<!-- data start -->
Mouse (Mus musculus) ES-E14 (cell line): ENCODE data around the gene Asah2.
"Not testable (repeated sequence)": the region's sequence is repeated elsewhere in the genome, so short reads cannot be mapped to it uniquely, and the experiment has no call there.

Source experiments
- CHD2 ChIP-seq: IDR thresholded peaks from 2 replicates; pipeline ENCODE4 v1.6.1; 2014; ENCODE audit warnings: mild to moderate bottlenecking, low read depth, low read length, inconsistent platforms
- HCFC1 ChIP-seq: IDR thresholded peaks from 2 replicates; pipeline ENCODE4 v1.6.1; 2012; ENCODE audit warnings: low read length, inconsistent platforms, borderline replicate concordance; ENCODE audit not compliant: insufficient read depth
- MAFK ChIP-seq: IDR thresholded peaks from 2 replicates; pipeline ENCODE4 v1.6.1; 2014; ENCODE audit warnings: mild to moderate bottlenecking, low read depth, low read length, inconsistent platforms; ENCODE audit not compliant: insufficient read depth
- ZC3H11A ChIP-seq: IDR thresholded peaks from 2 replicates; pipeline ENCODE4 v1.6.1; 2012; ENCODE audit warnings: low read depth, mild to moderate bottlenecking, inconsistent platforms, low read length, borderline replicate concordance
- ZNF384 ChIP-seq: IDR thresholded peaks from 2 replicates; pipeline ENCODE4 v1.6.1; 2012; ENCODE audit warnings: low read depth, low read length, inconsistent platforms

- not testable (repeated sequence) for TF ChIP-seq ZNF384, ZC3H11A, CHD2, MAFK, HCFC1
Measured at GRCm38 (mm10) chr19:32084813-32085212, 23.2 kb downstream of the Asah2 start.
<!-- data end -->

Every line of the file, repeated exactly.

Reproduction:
Mouse (Mus musculus) ES-E14 (cell line): ENCODE data around the gene Asah2.
"Not testable (repeated sequence)": the region's sequence is repeated elsewhere in the genome, so short reads cannot be mapped to it uniquely, and the experiment has no call there.

Source experiments
- CHD2 ChIP-seq: IDR thresholded peaks from 2 replicates; pipeline ENCODE4 v1.6.1; 2014; ENCODE audit warnings: mild to moderate bottlenecking, low read depth, low read length, inconsistent platforms
- HCFC1 ChIP-seq: IDR thresholded peaks from 2 replicates; pipeline ENCODE4 v1.6.1; 2012; ENCODE audit warnings: low read length, inconsistent platforms, borderline replicate concordance; ENCODE audit not compliant: insufficient read depth
- MAFK ChIP-seq: IDR thresholded peaks from 2 replicates; pipeline ENCODE4 v1.6.1; 2014; ENCODE audit warnings: mild to moderate bottlenecking, low read depth, low read length, inconsistent platforms; ENCODE audit not compliant: insufficient read depth
- ZC3H11A ChIP-seq: IDR thresholded peaks from 2 replicates; pipeline ENCODE4 v1.6.1; 2012; ENCODE audit warnings: low read depth, mild to moderate bottlenecking, inconsistent platforms, low read length, borderline replicate concordance
- ZNF384 ChIP-seq: IDR thresholded peaks from 2 replicates; pipeline ENCODE4 v1.6.1; 2012; ENCODE audit warnings: low read depth, low read length, inconsistent platforms

- not testable (repeated sequence) for TF ChIP-seq ZNF384, ZC3H11A, CHD2, MAFK, HCFC1
Measured at GRCm38 (mm10) chr19:32084813-32085212, 23.2 kb downstream of the Asah2 start.